There are many stages in getting an African amputee walking again, not least of which is making sure that the equipment we provide is appropriate for the task. Through the highly skilled Prosthetists at our partner hospitals and clinics in Africa, the recycled prosthetic limb that we send out can be assessed, restored and, finally, customised for its intended recipient.[Here we have a description from one Adam McMurray who spent his summer in the orthopedic workshop at Muhimbili National hospital in Tanzania. His interest in sport and engineering has culminated in an interest in prosthetic devices and forms a large part of his final year studies for his Bachelor of Mechanical Engineering degree which he is reading at Dublin institute of technology
Adam has a specific interest in transfemoral prosthetic design for developing countries and realised that the best way to learn was with some hands on experience. “Going to Tanzania was very informative for me to do first person/ primary research into how prosthetics worked, how they were made, how they were fitted and any problems that the amputees experienced with them.”
Adam recognises that, as with many things, reading books is no substitute for rolling up ones sleeves and getting involved. His experience in the prosthetics and orthopaedic workshop of Muhimbili hospital gave him a practical insight into the customisation and fitting of prosthetic limbs.
“The prostheses they fitted ranged between upper and lower limb prostheses but mainly dealing with lower limb. I learnt how to measure a patients remaining limb (stump), to make a plaster cast and plaster mould of the patients stump. This plaster mould was used to design the socket for the patient.”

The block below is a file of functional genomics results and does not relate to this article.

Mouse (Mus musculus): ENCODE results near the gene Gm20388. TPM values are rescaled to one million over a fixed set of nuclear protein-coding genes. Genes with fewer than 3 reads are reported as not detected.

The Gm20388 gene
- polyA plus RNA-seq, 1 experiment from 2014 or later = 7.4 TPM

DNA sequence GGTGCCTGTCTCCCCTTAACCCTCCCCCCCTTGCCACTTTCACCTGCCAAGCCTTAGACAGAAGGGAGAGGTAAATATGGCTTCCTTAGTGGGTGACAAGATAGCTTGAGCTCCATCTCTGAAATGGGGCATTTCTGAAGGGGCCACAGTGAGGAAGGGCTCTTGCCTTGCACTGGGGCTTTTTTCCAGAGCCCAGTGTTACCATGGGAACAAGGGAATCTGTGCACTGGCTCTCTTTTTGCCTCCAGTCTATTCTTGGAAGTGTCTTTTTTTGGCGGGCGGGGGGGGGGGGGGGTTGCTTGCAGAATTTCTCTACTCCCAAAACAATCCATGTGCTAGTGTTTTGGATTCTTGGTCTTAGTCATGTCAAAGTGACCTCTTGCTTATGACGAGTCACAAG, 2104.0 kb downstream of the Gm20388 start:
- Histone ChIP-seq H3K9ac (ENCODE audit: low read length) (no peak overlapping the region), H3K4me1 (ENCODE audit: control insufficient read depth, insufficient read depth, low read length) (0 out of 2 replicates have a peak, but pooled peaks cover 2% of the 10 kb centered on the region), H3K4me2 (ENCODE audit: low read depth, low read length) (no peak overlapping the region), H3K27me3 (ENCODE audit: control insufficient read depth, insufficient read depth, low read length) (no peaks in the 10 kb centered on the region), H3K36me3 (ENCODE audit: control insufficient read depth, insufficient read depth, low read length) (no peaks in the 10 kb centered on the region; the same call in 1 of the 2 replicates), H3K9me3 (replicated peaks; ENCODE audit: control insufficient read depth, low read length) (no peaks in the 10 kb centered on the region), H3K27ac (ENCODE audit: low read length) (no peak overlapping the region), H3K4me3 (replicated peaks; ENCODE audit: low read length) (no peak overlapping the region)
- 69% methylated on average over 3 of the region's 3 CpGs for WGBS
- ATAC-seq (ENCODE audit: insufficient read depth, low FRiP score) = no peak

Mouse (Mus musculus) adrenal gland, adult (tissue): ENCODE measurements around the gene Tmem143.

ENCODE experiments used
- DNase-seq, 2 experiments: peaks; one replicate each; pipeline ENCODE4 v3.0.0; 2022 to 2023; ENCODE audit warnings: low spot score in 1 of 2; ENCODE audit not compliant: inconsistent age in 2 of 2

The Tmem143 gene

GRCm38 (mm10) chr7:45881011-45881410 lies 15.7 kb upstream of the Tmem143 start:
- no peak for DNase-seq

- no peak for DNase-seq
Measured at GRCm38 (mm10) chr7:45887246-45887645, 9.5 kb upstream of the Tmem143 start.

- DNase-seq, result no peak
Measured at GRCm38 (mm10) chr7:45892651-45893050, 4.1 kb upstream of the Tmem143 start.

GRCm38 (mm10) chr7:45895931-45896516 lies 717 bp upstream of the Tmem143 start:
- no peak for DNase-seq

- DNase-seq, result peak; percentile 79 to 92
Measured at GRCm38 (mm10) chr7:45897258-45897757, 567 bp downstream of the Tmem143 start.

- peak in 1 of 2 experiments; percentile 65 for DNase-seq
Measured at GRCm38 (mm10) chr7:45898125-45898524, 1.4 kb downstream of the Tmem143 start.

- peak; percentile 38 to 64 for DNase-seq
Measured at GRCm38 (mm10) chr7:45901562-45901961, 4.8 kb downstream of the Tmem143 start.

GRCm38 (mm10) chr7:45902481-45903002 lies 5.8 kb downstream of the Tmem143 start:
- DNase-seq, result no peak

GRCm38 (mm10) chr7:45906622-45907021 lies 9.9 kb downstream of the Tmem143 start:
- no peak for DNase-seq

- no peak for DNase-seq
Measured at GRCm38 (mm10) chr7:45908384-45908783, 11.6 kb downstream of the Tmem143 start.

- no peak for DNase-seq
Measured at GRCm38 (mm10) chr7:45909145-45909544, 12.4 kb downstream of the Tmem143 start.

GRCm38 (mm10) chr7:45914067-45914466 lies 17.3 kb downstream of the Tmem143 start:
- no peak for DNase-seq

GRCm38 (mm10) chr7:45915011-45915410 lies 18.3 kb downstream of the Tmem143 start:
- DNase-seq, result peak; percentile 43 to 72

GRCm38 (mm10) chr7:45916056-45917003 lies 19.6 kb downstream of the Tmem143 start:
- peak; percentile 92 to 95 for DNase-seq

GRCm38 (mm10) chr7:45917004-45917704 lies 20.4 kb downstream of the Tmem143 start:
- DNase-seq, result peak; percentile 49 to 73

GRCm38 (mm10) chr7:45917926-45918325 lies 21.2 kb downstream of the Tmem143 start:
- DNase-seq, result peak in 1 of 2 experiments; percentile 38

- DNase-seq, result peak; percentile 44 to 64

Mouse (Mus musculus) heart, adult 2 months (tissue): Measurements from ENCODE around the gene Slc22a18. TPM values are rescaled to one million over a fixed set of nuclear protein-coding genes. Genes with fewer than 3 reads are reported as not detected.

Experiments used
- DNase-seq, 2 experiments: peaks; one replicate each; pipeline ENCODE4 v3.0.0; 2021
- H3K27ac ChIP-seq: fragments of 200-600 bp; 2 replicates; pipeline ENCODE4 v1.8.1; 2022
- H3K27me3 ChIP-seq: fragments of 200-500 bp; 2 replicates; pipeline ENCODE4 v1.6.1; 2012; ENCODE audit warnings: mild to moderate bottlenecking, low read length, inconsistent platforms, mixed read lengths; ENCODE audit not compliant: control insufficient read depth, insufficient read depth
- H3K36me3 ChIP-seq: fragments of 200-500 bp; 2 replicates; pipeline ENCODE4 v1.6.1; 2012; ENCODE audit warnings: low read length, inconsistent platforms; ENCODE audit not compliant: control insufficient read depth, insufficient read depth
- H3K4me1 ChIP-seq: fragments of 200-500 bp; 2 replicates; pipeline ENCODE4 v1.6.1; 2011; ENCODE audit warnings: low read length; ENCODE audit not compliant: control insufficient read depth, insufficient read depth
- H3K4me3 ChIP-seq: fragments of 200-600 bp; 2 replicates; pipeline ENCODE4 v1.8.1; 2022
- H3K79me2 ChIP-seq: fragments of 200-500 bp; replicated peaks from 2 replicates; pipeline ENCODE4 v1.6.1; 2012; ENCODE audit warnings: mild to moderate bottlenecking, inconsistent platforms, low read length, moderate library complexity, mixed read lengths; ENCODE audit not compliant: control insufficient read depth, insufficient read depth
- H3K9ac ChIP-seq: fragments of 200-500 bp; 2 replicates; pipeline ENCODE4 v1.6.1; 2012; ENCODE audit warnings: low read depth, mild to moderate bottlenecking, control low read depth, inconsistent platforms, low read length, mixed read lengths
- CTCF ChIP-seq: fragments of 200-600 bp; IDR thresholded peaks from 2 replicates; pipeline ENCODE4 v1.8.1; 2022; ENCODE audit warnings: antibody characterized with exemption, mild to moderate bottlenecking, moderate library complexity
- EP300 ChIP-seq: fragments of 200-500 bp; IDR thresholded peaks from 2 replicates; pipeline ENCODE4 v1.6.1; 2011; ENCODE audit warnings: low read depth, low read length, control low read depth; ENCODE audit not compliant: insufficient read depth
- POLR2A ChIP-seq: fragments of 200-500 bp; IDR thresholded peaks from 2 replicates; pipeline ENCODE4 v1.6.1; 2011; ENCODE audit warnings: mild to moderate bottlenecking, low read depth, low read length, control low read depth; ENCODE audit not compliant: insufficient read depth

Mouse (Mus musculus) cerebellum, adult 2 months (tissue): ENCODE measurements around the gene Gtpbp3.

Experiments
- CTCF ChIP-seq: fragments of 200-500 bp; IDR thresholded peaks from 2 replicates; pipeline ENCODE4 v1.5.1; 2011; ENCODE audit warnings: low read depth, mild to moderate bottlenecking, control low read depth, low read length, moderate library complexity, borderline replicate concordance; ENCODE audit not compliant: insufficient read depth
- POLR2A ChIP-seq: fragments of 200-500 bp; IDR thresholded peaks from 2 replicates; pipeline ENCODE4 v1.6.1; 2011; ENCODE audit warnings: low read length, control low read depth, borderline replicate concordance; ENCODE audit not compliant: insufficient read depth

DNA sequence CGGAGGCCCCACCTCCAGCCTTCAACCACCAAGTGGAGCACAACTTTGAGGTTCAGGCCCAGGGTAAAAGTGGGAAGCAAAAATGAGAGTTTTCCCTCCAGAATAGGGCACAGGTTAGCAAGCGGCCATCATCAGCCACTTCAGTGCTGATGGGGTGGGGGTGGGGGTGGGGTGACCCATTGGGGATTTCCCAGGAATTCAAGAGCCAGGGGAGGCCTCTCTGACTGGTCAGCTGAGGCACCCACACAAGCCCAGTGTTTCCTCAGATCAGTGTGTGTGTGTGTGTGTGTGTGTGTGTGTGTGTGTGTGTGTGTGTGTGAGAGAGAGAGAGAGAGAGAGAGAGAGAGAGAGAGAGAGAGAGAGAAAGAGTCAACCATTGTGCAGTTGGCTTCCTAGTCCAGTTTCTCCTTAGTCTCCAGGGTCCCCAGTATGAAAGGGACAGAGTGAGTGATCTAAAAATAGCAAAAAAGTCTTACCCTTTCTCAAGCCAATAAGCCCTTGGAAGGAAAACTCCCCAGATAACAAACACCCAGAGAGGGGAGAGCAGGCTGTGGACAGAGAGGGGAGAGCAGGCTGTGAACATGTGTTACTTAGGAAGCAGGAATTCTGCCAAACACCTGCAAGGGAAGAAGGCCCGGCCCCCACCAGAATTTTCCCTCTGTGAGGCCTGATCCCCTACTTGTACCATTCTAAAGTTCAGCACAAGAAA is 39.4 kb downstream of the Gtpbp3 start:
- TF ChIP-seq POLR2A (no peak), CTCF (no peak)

He discovered that they used two materials for the stump sockets, plastic, which required a vacuum sealing process to set, and a carbon fibre resin which requires more time but produces a harder waring socket. The socket would then be attached to the actual prosthetic limb, usually with an epoxy resin, which would set before trying it for a fit on the patient.
Once the best fit has been found for the socket, it must then be correctly attached to the permanent part of the prosthetic . This can take several more attempts before the correct alignment is made and the prosthetic leg is finally ready to be used. The patient can receive up to eight hours of training with their new prosthetic leg where they learn exercise to increase strength where muscle has most likely atrophied, but also good hygiene and care for both their stump and prosthetic leg to avoid, at least discomfort at worst infection.
Adam’s experience shows that the work of Legs4Africa, collecting and shipping recycled prosthetic limbs to Africa, is just the tip of the iceberg. It takes time and dedication of volunteers, professionals and, not least, the patient’s themselves to make this work.
“This has been an exciting and extremely useful experience. After college I want to continue working in the field of Biomedical Engineering, with a focus on working with all types of prosthetics.”
Legs4Africa is fortunate to have a growing network of hospitals and clinics in sub-Saharan Africa with highly skilled individuals who can effectively employ these salvaged materials. Through the ongoing work of such people, along with the support of our donors of funding, equipment and time, Legs4Africa is continuing to get more people walking again and to help restore lives adversely affected by limb loss.